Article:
The Clinical Psy.D. Department has adopted the practitioner-scholar model and the NCSPP Core Competency model of training. These models are predicated on the belief that competent practitioner- scholars must have both a broad knowledge of scientific and theoretical principles at the core of psychology, which includes a solid understanding of a variety of scholarly work, as well as the ability to apply their knowledge to specific clinical situations. Scholarly productivity should reflect on this integration of science, theory, clinical applicability. The doctoral department does not advocate any single theoretical orientation. Rather, students learn conceptualization and technique across four general theory areas, and then choose either the Cognitive-Behavioral or Systems theoretical orientation in which to specialize. Students are continually challenged to reflect on the art and craft of health service practice, as well as on its theoretical and scientific basis.


Based on respect for and understanding of their personal identities, through curricular and extra-curricular learning and training, students in the TCSPP Clinical Psychology Doctoral program at XULA  will develop a professional identity as a health services psychologist manifested by a commitment to life-long learning and scholarship, sophisticated cultural awareness and competence, integrity and personal responsibility, psychological-mindedness, and a demonstrated investment in both the profession and the various communities in which they are engaged through their practices and lives.

Program Learning Outcomes

Upon successful completion of this program, graduates will:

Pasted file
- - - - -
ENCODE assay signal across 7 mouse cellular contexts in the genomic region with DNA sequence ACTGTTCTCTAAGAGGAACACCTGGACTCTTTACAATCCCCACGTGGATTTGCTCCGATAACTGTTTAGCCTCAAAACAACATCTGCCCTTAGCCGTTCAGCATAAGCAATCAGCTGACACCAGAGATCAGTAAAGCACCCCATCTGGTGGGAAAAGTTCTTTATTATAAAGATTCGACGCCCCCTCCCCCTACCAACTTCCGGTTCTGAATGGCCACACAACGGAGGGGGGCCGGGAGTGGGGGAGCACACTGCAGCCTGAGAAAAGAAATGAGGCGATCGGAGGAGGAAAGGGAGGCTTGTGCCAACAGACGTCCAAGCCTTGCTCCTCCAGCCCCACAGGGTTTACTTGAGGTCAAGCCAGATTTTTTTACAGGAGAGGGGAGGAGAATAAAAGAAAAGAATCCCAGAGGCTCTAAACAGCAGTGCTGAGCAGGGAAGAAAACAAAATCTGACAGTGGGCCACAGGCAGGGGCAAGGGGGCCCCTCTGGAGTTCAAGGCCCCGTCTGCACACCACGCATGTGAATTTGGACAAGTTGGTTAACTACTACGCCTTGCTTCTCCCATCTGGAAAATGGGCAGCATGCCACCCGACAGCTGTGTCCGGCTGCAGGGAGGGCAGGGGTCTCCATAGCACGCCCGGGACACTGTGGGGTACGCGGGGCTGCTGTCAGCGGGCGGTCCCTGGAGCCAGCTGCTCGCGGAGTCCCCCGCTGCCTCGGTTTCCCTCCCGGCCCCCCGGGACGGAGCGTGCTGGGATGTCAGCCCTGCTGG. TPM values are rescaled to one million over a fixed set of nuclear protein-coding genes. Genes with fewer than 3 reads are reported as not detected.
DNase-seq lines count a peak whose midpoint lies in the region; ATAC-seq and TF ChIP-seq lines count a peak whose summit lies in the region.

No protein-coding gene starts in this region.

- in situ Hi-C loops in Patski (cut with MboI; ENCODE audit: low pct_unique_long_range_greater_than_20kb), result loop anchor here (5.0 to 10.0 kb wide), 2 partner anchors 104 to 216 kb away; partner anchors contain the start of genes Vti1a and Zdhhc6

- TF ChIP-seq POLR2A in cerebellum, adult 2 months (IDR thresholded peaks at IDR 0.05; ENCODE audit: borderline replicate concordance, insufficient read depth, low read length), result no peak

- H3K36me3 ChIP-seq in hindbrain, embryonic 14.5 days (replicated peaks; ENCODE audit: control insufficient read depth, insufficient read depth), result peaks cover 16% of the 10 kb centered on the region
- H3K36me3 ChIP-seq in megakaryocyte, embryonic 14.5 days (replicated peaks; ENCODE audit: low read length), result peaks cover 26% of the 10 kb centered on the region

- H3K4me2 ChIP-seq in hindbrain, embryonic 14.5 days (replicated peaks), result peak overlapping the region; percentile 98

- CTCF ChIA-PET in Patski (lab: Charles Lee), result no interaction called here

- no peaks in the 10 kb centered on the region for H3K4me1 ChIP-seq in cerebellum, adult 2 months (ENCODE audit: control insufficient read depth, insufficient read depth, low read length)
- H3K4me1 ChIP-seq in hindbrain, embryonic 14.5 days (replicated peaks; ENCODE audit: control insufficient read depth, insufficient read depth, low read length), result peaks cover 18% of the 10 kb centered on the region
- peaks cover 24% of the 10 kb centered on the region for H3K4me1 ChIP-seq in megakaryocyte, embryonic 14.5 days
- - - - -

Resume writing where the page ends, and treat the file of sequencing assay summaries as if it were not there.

• have the capacity and motivation for life-long learning as they think critically about clinical information, integrate clinical observations with scientific and theoretical knowledge, and appropriately select among different methods of knowledge acquisition.
  • have ability to identify and understand issues of individual and cultural difference, power, privilege and oppression, and appreciate the richness of human differences, ideas, and beliefs.  
  • demonstrate knowledge of and adherence to the APA Ethical Guidelines, exhibit sound ethical reasoning and accountability to the larger community, and comport themselves as maturing health service professionals.
  • employ evidence-based practices in assessment as they validly and reliably evaluate and diagnose clinical and non-clinical psychological conditions in a diverse variety of clients.
  • be able to develop and maintain constructive alliances with clients and others, in the context of reflective practice with awareness and connection to their self-identity and openness to feedback.